JMU Names Busing Business College Dean

Longtime Faculty Member Had Been Serving In Interim Capacity
Daily News-Record  12/20/18
HARRISONBURG — Mike Busing got his first taste of the business world working in his family’s meat packaging company in Indiana. Busing said that’s where he believes he got his work ethic.
But after years of working in the business, Busing’s dad told him to work hard in school so that he wouldn’t come back to the family trade.
“He said study really hard and don’t come back to the family business,” said Busing, who on Tuesday was named dean of the James Madison University College of Business.
His father’s advice to work hard in school would take him out of his home state to Clemson University, where he received his doctorate in industrial management. In 1996, he came to JMU, first as an assistant business professor.
JMU received more than 90 applications for that teaching position and Busing, to this day, jokes that he isn’t sure how his rose to the top.
“I think I just made some people laugh,” he said.
In his more than 20 years at Madison, Busing has seen the university grow from 10,000 students to 22,000. During his tenure, he’s taught under the leadership of three presidents.
After 15 years in the classroom, the position of the director of the MBA programs became available and Busing decided to go for it. From there, he rose to the position of associate dean of academic affairs.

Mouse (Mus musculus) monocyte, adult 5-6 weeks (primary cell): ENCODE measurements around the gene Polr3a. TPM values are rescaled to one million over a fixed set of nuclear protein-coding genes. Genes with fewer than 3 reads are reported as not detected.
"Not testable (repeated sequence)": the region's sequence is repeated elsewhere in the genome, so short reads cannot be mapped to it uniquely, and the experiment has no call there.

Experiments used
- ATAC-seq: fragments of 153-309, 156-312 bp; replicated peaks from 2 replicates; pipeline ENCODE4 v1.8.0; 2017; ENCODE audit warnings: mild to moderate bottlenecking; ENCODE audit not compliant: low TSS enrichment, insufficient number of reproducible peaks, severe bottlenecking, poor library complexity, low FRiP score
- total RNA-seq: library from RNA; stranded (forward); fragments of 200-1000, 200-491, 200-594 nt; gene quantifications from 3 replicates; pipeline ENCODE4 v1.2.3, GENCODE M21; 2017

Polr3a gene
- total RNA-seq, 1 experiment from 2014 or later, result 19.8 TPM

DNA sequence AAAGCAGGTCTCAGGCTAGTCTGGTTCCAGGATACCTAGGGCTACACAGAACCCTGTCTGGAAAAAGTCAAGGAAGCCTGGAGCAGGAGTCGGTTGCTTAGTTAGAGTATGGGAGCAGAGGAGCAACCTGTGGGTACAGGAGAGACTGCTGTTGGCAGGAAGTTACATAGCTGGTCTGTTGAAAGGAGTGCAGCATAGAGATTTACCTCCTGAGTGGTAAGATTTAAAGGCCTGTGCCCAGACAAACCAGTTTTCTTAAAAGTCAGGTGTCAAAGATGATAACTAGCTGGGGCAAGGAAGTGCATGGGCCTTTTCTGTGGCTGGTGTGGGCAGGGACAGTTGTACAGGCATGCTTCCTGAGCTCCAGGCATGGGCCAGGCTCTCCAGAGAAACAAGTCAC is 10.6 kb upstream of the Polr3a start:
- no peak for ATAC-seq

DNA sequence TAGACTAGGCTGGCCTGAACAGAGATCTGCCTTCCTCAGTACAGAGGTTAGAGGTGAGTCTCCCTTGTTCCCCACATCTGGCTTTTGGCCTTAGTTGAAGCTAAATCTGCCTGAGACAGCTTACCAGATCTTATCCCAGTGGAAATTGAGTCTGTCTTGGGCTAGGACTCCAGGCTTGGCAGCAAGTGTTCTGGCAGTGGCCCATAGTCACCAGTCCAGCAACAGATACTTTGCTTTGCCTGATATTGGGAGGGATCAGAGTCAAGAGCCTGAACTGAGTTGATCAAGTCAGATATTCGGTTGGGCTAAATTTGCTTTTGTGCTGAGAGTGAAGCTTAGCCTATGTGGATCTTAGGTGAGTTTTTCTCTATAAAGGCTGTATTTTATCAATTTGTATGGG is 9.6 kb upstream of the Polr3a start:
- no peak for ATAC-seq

“I will only consider it if there is a chance to be successful,” Busing said of seeking the dean’s post. “It’s a scary transition.”
Earlier this year, he was asked to serve as interim dean of the College of Business. This week, the university announced that the appointment had been made permanent.
Busing’s vision is to build the business school’s national reputation by seizing opportunities to fully engage the student body with an alumni network of over 32,000 individuals representing accredited programs, the Hart School of Hospitality, Sport
and Recreation Management, as well as the School of Strategic Leadership Studies, a boutique doctoral program, according to a JMU press release.
He is also interested in establishing mentoring and coaching programs to increase career readiness for graduates. Part of this program will involve growing the internship program, as well as implementing a “high engagement practice” portfolio opportunity for all students.
Focus on Madison’s College of Business has grown in recent years, as has investment in the college, which has 209 faculty and staff members and more than 5,200 students enrolled, representing a quarter of the university’s student body.
Now housed in Zane-Showker Hall, the college will soon move into a new College of Business Learning Complex. Groundbreaking on the complex took place in October and construction is scheduled to wrap up in 2020.
The complex will more than double the available space for the college and offer cutting-edge technology and productivity areas.
The project is being paid for through a combination of state funds and private philanthropy. According to the university, JMU has raised $12.5 million to date toward its $16.4 million goal for the project.
Additionally, Busing plans to work with faculty and staff to design specialized master’s and certificate programs that offer alumni and others the opportunity to stay relevant in their professions.
“Business education has evolved to become all about relationships,” Busing said. “As the life cycle of competitive skill sets decreases, graduates from all of our programs need to be in the habit of looking to JMU for retooling.”